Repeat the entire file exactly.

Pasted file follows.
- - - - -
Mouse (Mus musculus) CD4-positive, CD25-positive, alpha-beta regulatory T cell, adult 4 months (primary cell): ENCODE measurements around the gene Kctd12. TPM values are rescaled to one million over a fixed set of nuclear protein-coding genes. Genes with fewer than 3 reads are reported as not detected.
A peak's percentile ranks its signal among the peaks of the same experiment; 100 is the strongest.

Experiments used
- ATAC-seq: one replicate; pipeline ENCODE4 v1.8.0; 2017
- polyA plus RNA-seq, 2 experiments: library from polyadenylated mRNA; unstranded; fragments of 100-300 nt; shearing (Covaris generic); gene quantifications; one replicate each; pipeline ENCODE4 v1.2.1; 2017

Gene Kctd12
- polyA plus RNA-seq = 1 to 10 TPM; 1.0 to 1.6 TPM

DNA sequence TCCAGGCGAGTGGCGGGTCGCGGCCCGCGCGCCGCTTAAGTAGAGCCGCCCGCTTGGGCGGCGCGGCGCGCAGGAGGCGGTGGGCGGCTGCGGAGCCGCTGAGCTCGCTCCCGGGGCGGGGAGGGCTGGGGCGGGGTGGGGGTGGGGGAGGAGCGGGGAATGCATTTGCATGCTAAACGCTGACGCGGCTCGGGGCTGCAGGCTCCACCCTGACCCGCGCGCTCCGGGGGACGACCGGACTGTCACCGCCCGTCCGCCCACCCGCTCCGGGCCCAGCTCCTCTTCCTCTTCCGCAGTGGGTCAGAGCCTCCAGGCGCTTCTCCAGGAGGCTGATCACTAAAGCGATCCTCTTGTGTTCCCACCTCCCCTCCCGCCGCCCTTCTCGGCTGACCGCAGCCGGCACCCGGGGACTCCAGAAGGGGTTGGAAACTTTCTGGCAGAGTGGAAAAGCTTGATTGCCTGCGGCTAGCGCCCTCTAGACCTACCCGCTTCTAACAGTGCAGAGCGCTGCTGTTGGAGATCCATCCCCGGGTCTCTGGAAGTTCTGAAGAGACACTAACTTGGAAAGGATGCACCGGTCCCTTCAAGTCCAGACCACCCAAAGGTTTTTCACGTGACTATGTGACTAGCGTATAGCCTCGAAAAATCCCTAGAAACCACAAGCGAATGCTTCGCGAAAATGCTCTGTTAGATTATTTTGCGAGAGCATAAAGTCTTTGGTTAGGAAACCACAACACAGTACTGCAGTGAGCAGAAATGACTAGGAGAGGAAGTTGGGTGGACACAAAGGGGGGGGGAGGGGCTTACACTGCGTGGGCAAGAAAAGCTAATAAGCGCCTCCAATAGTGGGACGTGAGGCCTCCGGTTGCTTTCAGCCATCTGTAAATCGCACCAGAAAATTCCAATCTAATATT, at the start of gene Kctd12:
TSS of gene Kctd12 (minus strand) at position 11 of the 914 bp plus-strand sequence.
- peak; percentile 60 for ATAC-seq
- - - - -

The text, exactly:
Mouse (Mus musculus) CD4-positive, CD25-positive, alpha-beta regulatory T cell, adult 4 months (primary cell): ENCODE measurements around the gene Kctd12. TPM values are rescaled to one million over a fixed set of nuclear protein-coding genes. Genes with fewer than 3 reads are reported as not detected.
A peak's percentile ranks its signal among the peaks of the same experiment; 100 is the strongest.

Experiments used
- ATAC-seq: one replicate; pipeline ENCODE4 v1.8.0; 2017
- polyA plus RNA-seq, 2 experiments: library from polyadenylated mRNA; unstranded; fragments of 100-300 nt; shearing (Covaris generic); gene quantifications; one replicate each; pipeline ENCODE4 v1.2.1; 2017

Gene Kctd12
- polyA plus RNA-seq = 1 to 10 TPM; 1.0 to 1.6 TPM

DNA sequence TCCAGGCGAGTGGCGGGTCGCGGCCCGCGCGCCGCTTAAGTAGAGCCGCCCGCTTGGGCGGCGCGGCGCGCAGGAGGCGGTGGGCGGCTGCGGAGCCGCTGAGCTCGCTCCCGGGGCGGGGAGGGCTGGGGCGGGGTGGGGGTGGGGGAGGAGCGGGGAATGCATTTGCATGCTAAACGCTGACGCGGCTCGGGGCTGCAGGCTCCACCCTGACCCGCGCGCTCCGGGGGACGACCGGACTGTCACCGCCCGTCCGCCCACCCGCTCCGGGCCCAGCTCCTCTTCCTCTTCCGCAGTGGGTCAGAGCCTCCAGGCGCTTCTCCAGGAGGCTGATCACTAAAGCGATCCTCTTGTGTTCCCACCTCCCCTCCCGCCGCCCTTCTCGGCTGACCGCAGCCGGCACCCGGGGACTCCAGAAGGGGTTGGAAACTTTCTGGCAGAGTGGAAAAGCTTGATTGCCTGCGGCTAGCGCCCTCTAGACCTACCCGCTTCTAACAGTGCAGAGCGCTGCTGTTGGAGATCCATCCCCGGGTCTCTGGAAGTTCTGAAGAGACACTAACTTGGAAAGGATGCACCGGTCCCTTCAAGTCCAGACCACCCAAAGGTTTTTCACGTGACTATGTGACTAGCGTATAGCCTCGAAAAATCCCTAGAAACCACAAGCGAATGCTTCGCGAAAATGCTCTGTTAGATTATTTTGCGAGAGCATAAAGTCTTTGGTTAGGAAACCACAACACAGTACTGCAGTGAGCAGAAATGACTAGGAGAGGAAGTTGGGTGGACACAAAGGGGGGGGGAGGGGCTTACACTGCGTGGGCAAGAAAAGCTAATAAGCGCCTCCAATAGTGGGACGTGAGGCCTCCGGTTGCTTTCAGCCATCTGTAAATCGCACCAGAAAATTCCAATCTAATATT, at the start of gene Kctd12:
TSS of gene Kctd12 (minus strand) at position 11 of the 914 bp plus-strand sequence.
- peak; percentile 60 for ATAC-seq